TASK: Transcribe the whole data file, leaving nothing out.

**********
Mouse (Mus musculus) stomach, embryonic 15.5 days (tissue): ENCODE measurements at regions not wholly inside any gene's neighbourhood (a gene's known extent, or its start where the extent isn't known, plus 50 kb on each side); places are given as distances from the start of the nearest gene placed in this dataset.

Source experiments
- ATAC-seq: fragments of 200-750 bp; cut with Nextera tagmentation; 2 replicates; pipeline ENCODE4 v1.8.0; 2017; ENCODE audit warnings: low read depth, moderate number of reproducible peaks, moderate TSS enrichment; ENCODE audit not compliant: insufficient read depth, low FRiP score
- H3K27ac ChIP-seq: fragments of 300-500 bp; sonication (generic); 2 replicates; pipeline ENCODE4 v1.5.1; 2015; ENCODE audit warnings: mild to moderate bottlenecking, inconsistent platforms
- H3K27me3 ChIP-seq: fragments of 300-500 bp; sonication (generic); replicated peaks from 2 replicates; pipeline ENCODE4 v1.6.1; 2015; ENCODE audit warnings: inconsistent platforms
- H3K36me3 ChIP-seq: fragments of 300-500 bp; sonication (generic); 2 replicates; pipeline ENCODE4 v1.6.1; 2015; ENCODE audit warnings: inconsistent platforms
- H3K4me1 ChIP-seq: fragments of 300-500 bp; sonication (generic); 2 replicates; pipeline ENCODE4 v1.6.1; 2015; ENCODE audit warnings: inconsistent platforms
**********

Mouse (Mus musculus) stomach, embryonic 15.5 days (tissue): ENCODE measurements at regions not wholly inside any gene's neighbourhood (a gene's known extent, or its start where the extent isn't known, plus 50 kb on each side); places are given as distances from the start of the nearest gene placed in this dataset.

Source experiments
- ATAC-seq: fragments of 200-750 bp; cut with Nextera tagmentation; 2 replicates; pipeline ENCODE4 v1.8.0; 2017; ENCODE audit warnings: low read depth, moderate number of reproducible peaks, moderate TSS enrichment; ENCODE audit not compliant: insufficient read depth, low FRiP score
- H3K27ac ChIP-seq: fragments of 300-500 bp; sonication (generic); 2 replicates; pipeline ENCODE4 v1.5.1; 2015; ENCODE audit warnings: mild to moderate bottlenecking, inconsistent platforms
- H3K27me3 ChIP-seq: fragments of 300-500 bp; sonication (generic); replicated peaks from 2 replicates; pipeline ENCODE4 v1.6.1; 2015; ENCODE audit warnings: inconsistent platforms
- H3K36me3 ChIP-seq: fragments of 300-500 bp; sonication (generic); 2 replicates; pipeline ENCODE4 v1.6.1; 2015; ENCODE audit warnings: inconsistent platforms
- H3K4me1 ChIP-seq: fragments of 300-500 bp; sonication (generic); 2 replicates; pipeline ENCODE4 v1.6.1; 2015; ENCODE audit warnings: inconsistent platforms